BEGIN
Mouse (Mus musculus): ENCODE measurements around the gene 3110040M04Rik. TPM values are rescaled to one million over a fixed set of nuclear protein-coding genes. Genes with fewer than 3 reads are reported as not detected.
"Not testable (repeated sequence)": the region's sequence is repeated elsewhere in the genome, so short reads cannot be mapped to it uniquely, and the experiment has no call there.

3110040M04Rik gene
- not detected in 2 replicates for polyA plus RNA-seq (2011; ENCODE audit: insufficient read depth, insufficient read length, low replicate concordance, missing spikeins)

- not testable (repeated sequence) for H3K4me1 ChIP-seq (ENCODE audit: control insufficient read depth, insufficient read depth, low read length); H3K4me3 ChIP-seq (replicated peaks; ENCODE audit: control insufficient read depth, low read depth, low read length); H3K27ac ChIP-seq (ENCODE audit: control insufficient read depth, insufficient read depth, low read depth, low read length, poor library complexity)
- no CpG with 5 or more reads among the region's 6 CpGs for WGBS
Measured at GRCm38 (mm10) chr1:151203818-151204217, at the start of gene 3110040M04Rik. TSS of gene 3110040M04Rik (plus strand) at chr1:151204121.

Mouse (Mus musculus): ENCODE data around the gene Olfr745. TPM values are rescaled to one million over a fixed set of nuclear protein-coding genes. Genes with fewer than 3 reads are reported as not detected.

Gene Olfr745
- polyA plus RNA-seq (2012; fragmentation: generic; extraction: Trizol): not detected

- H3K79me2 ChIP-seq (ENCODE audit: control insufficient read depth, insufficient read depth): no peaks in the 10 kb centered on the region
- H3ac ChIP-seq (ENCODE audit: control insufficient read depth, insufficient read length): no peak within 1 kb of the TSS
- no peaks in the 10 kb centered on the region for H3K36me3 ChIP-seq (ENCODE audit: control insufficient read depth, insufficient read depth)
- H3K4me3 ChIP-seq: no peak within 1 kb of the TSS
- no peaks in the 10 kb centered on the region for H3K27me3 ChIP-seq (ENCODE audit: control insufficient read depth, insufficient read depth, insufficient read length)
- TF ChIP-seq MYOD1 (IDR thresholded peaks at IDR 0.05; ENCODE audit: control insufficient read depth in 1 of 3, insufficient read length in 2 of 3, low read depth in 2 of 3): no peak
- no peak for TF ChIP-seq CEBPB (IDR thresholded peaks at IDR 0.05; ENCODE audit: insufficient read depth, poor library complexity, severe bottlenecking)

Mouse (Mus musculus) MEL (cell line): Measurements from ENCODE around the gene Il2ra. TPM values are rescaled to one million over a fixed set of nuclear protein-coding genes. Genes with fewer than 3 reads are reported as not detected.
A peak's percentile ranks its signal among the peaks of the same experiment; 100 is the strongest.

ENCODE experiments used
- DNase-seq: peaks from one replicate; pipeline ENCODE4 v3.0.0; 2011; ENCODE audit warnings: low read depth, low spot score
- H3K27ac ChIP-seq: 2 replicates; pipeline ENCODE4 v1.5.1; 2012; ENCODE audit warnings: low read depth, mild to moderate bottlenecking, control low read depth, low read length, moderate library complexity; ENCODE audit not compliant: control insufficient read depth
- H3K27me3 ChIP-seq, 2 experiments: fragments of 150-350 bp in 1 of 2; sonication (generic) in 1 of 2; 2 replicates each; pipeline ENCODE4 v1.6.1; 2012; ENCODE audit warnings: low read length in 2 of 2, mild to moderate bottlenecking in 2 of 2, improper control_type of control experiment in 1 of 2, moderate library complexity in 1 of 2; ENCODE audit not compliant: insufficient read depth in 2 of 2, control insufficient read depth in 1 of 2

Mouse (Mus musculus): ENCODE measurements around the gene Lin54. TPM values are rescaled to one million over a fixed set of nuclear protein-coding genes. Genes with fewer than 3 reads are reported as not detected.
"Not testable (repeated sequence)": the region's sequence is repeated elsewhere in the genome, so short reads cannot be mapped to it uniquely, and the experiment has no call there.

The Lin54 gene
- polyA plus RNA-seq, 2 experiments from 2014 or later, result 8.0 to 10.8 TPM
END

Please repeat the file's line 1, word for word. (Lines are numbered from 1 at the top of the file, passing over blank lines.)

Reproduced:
Mouse (Mus musculus): ENCODE measurements around the gene 3110040M04Rik. TPM values are rescaled to one million over a fixed set of nuclear protein-coding genes. Genes with fewer than 3 reads are reported as not detected.